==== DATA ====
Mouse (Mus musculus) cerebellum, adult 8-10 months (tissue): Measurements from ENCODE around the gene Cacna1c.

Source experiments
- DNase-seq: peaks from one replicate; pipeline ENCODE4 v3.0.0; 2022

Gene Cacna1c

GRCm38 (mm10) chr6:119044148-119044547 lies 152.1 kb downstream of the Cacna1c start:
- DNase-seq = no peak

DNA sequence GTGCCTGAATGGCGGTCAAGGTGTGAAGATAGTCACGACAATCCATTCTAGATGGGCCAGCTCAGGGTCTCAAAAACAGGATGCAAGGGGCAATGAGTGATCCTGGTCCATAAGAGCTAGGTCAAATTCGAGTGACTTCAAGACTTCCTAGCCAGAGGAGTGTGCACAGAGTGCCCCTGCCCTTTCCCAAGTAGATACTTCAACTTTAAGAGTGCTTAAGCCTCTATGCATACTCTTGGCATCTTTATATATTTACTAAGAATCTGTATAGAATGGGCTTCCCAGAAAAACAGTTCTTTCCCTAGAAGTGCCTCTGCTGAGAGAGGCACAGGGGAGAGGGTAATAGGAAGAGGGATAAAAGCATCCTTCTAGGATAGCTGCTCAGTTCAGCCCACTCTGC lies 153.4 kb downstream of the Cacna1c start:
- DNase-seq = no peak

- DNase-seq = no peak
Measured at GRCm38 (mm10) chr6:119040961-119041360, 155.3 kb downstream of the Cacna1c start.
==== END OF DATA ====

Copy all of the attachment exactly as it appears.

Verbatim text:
Mouse (Mus musculus) cerebellum, adult 8-10 months (tissue): Measurements from ENCODE around the gene Cacna1c.

Source experiments
- DNase-seq: peaks from one replicate; pipeline ENCODE4 v3.0.0; 2022

Gene Cacna1c

GRCm38 (mm10) chr6:119044148-119044547 lies 152.1 kb downstream of the Cacna1c start:
- DNase-seq = no peak

DNA sequence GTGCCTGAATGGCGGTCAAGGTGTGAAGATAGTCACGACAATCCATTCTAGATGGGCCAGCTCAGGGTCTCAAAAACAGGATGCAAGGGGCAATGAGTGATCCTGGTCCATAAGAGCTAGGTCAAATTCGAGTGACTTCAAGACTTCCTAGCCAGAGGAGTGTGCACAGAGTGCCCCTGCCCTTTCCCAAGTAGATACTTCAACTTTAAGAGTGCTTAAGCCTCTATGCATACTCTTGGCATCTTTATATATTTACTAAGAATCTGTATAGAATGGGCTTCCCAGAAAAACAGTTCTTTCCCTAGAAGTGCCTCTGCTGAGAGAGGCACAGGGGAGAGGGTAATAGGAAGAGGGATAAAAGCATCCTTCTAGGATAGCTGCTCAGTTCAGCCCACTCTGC lies 153.4 kb downstream of the Cacna1c start:
- DNase-seq = no peak

- DNase-seq = no peak
Measured at GRCm38 (mm10) chr6:119040961-119041360, 155.3 kb downstream of the Cacna1c start.